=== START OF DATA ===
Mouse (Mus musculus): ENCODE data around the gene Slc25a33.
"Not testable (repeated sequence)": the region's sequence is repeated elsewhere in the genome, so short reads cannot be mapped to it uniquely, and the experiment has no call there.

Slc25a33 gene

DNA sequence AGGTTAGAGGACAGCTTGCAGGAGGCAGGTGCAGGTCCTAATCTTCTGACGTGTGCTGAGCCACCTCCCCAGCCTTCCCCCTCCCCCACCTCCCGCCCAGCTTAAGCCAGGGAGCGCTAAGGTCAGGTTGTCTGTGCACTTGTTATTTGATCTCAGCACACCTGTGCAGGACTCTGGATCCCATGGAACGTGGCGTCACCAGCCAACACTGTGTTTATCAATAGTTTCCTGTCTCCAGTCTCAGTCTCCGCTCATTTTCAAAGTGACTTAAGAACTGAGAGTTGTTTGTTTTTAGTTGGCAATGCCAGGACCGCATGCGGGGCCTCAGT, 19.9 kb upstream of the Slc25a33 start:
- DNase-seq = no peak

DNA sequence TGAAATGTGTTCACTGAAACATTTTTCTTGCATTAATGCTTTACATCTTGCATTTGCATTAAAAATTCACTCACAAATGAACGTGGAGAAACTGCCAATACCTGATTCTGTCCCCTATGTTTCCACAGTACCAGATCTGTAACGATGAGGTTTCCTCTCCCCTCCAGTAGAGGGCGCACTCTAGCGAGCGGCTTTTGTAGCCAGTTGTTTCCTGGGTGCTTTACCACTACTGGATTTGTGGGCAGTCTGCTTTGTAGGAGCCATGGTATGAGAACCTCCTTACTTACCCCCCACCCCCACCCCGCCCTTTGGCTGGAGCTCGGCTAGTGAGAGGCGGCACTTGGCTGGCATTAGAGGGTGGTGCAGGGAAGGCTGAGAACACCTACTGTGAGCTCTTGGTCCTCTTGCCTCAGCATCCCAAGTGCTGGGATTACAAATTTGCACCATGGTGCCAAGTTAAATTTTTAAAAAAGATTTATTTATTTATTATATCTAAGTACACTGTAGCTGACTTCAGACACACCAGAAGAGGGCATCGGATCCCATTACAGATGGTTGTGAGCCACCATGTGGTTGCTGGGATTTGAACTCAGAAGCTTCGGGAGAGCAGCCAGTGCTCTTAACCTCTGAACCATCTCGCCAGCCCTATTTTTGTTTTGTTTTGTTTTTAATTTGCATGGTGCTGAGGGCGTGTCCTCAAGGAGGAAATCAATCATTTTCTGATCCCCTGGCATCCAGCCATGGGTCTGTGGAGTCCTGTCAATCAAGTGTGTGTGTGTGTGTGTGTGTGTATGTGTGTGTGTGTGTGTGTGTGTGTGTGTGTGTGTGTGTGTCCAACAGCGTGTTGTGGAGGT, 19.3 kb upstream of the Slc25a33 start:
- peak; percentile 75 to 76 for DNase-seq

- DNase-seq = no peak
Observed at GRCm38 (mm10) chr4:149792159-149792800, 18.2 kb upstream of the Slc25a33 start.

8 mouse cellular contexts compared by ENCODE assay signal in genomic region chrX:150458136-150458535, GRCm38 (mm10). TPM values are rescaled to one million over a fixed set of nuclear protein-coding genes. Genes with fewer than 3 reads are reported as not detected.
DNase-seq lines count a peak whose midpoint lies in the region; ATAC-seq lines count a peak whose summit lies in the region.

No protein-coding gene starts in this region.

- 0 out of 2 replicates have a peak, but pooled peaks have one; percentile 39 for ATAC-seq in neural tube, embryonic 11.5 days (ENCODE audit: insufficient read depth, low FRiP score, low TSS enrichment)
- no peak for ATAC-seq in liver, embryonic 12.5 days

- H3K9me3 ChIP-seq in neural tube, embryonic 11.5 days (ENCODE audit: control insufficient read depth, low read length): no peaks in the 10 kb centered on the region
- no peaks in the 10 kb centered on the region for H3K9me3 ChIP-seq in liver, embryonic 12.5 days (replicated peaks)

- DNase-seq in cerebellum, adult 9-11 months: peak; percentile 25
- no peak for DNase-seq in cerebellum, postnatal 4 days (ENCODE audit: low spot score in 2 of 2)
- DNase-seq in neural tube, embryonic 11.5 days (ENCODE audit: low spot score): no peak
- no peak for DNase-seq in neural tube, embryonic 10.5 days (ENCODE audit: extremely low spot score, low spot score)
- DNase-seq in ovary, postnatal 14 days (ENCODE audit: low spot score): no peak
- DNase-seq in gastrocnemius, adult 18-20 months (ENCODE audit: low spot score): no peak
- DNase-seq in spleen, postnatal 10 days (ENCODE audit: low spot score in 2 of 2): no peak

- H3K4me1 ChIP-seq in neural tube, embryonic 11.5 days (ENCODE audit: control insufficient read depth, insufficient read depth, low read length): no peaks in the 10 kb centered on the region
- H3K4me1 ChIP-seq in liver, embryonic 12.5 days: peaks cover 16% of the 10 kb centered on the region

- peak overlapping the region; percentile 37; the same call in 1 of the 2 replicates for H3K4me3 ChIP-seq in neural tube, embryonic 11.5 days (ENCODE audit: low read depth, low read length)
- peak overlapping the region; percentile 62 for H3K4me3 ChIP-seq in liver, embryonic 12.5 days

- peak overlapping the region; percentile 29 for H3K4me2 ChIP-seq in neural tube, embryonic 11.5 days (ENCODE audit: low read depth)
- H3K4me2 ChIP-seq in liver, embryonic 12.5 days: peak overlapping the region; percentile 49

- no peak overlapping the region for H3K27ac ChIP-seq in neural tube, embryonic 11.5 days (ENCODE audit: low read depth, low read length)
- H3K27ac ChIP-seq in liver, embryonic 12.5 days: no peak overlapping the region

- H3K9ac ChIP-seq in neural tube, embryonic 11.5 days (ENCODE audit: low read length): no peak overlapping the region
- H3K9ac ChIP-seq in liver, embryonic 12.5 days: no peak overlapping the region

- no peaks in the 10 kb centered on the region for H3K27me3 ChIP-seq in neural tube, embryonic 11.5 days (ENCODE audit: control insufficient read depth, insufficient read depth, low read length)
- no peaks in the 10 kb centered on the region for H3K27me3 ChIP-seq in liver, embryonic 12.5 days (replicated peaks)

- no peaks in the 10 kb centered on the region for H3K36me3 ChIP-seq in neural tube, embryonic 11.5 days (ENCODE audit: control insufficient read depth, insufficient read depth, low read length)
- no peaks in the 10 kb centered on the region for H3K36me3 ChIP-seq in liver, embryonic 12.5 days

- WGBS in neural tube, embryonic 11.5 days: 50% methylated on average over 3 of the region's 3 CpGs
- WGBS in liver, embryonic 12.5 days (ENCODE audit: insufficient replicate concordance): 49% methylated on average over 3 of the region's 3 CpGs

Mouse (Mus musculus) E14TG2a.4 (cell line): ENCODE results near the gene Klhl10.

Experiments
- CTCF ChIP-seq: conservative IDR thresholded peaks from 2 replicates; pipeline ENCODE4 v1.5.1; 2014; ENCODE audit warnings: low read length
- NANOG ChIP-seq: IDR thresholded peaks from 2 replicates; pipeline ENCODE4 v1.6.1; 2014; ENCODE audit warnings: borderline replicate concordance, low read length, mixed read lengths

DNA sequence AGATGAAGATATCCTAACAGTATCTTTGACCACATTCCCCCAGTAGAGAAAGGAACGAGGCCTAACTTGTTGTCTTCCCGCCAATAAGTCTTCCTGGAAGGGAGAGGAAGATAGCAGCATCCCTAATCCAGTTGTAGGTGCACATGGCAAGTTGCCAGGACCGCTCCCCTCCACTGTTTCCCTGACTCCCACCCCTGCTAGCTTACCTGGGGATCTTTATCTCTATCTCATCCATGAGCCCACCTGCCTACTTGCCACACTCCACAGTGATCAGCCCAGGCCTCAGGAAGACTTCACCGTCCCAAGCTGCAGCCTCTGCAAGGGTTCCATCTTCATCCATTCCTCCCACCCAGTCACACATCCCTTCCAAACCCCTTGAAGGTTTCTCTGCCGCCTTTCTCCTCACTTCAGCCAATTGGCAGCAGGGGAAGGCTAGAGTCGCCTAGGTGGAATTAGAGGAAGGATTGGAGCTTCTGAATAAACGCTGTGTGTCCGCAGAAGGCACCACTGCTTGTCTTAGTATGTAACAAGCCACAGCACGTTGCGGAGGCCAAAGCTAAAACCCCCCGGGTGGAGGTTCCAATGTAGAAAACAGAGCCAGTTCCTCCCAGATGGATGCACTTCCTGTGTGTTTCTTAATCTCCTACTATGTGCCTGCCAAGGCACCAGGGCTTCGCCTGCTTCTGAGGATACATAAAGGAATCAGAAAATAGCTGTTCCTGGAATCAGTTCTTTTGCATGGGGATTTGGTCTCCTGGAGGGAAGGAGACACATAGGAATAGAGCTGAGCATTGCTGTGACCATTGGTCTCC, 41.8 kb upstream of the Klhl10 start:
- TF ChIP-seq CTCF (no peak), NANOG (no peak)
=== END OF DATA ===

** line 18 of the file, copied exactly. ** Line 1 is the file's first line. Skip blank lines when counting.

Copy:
- no peak for DNase-seq in cerebellum, postnatal 4 days (ENCODE audit: low spot score in 2 of 2)